Video games always push the boundaries of the hardware that runs them. To have a fast, crisp, truly immersive laptop gaming experience you have to spend money on a good machine. That doesn’t mean you need to get the very best, top-of-the-line, bleeding-edge stuff, but even the second-tier tech doesn’t come cheap. This makes a gaming laptop a major investment. Do your homework before buying anything, and be prepared to drop a bundle.
1Research Your Games:Check out the games you want to be able to play on your new laptop. Look into their system specifications and see what kind of hardware they recommend -- not the minimum requirements but the suggested recommendations. For each individual hardware spec, make a note of the highest recommend value among all the games you want to play. Then, plan to buy something close to that but comfortably above it. This ensures that those games will perform well, and you’ll also have leeway to multitask while you play games or to install more demanding games in the future.
2The Key Hardware: Processor manufacturers always have several different lines of processors selling at a time. Start with the highest-end line they have, and, within that line, get the highest functioning central processor you can afford. Matthew Elliott of PC Magazine recommends the Intel Core i7 and the most powerful graphics card you can afford. Graphics cards constitute the biggest difference between gaming laptops and other laptops. Most other laptops don’t have them. The latest cards are extraordinarily expensive. Give up restaurants and soda for a couple of months. Save money. It will be worth it. RAM also matters. Get a lot of it -- more than you think you need, especially if you want to be able to multitask on your machine.
3Other Hardware and Extras: You’ll want to buy a headset so that you can communicate clearly with your teammates online. Just get something comfortable and affordable here. For a mouse, go with a laser version rather than an optical one, as they offer more precision. Try to get a laptop with a less reflective monitor screen, as the really glossy ones mirror any light sources behind you -- a big distraction during gameplay. For the optical drive, if you want Blu-ray make sure that it comes with the machine you get. Sarah Anderson of Computer Shopper Magazine points out that Blu-ray drives don’t necessarily come standard even on a high-end gaming machine. Take that lesson to heart in general and inspect every hardware component if you are buying a preassembled laptop. You can also custom order them from the Internet and many electronics shops. Don’t forget to buy the sensible stuff too, like a battery with extra capacity, a surge protector and a proper-sized carrying case. You can easily spend as much money on a new gaming laptop as you could on a used car. Protect your investment.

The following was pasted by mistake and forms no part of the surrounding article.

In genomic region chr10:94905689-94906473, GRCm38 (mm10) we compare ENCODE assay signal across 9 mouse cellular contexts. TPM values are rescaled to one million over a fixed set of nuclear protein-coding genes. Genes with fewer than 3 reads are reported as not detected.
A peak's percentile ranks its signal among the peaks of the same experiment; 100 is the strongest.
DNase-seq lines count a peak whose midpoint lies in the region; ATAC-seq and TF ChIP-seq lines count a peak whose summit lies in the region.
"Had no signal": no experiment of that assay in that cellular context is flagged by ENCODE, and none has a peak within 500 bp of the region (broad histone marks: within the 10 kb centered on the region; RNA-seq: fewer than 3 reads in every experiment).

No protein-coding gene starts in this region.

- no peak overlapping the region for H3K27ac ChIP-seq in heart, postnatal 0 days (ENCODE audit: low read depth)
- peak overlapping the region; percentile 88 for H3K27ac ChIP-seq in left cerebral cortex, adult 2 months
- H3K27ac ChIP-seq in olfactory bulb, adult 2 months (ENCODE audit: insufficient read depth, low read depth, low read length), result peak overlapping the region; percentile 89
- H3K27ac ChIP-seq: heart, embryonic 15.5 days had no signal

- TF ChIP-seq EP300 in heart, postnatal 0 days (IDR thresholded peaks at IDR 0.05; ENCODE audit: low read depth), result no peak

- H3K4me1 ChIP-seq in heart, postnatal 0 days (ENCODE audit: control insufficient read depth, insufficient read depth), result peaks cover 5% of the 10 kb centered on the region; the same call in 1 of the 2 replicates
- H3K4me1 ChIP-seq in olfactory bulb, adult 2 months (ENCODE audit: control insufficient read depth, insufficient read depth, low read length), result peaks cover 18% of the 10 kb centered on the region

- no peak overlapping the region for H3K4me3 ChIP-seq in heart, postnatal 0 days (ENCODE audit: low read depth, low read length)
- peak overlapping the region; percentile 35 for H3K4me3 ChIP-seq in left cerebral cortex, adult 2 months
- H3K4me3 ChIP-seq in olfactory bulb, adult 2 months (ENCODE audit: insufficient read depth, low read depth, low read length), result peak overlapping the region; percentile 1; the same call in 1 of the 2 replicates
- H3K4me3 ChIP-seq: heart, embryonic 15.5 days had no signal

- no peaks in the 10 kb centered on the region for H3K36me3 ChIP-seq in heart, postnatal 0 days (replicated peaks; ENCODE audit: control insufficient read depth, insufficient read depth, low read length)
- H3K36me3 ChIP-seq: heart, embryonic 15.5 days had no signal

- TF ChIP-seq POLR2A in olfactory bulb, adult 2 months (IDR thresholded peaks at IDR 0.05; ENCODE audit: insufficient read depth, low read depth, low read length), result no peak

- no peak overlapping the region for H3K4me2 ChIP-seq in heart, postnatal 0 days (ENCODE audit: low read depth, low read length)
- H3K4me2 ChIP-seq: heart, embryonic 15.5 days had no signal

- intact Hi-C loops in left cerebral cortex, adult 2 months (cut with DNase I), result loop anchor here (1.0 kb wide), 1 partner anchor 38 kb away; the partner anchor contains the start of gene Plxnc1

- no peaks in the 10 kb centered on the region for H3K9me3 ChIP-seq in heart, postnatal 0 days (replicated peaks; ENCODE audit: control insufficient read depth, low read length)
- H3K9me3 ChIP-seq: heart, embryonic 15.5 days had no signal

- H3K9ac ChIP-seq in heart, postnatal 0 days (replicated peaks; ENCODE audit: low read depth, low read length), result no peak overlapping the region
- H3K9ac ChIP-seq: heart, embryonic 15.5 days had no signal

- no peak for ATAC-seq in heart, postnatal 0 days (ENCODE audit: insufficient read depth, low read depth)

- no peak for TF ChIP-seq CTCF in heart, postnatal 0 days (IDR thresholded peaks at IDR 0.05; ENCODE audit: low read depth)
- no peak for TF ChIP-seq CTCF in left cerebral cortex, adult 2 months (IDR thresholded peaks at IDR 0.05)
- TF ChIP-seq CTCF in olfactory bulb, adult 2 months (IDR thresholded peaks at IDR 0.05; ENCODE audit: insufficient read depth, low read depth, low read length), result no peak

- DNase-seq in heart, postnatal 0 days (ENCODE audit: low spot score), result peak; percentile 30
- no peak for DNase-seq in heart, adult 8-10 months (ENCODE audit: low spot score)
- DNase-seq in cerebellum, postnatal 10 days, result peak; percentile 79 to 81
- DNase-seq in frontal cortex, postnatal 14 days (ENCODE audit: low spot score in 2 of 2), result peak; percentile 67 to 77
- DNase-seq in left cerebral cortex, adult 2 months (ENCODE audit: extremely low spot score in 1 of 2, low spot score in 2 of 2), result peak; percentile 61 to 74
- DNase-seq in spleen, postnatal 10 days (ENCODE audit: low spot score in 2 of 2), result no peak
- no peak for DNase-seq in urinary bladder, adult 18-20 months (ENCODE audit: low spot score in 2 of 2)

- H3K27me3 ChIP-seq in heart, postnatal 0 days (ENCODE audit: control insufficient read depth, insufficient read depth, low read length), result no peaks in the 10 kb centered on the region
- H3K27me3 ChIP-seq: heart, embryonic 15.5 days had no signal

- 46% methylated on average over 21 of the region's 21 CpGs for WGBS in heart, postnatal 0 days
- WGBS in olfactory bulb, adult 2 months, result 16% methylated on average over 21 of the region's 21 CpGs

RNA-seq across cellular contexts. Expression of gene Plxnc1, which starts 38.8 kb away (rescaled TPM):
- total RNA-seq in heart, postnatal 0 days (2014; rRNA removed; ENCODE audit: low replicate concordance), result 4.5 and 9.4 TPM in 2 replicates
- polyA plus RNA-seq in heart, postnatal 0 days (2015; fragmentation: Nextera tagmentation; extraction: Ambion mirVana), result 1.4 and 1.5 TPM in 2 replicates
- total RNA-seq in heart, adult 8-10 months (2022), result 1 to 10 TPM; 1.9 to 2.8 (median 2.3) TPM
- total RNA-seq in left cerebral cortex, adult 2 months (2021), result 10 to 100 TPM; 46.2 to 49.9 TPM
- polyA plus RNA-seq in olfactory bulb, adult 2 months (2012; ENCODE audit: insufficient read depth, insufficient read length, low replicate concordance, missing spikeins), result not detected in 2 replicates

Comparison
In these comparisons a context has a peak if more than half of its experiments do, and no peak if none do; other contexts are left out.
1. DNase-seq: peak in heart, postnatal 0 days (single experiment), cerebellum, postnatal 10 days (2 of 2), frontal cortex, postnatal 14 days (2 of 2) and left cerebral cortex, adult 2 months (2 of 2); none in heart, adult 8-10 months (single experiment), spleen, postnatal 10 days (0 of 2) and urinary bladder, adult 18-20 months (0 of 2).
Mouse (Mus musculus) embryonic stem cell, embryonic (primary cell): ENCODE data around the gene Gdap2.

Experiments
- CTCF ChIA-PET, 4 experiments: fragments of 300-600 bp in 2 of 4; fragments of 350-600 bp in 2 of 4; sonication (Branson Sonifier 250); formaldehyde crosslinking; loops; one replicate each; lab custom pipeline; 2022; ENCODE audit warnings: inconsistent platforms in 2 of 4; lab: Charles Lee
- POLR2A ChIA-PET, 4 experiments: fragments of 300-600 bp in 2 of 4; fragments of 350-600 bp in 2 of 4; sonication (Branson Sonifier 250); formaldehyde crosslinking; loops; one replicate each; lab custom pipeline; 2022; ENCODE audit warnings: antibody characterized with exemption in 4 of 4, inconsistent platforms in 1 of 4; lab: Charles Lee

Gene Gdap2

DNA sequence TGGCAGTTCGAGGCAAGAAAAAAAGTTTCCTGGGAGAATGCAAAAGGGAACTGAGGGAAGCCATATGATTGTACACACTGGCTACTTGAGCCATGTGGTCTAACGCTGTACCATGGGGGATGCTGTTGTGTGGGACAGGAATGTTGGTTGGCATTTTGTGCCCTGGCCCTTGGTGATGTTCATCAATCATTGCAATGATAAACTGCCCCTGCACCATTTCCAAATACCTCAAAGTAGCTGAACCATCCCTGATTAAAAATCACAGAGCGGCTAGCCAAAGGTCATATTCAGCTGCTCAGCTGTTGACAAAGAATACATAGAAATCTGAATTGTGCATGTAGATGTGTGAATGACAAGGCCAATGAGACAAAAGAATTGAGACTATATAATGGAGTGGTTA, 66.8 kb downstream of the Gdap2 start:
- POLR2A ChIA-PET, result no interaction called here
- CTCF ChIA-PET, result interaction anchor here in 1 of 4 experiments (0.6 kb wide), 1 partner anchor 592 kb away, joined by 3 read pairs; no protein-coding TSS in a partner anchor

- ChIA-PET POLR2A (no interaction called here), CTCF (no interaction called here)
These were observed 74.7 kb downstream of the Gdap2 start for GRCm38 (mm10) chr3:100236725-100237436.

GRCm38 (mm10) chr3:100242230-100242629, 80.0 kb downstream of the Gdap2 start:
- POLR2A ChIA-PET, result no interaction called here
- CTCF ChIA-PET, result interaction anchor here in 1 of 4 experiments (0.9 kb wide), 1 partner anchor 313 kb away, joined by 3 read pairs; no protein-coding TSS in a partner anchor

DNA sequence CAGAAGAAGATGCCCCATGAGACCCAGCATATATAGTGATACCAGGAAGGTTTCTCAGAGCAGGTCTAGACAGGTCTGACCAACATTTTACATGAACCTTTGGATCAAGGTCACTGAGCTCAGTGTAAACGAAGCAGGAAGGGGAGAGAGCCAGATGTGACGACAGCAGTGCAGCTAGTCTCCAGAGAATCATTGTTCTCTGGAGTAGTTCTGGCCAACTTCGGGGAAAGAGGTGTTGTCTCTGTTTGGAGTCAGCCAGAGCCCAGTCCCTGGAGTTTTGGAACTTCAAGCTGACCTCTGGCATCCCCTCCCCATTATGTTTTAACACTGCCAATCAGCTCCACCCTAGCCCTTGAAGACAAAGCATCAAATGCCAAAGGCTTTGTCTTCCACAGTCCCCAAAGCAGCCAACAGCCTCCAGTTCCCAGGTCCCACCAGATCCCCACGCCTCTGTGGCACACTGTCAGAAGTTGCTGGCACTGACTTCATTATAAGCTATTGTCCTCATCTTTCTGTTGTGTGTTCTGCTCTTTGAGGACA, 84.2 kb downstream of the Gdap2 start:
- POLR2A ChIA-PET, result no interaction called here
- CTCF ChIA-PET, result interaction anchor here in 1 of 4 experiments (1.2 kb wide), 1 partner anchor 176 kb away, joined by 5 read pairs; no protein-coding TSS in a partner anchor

4Go Big: The traditional selling points of a laptop -- such as lightweight features, a compact chassis and minimal power consumption -- stand at odds with the PC gaming archetype. For a gaming laptop you want to go big, with a wide screen of at least 17 inches for an immersive picture, a large chassis for good heat ventilation and a number keypad along with the main keyboard so that you can have an efficient gaming setup.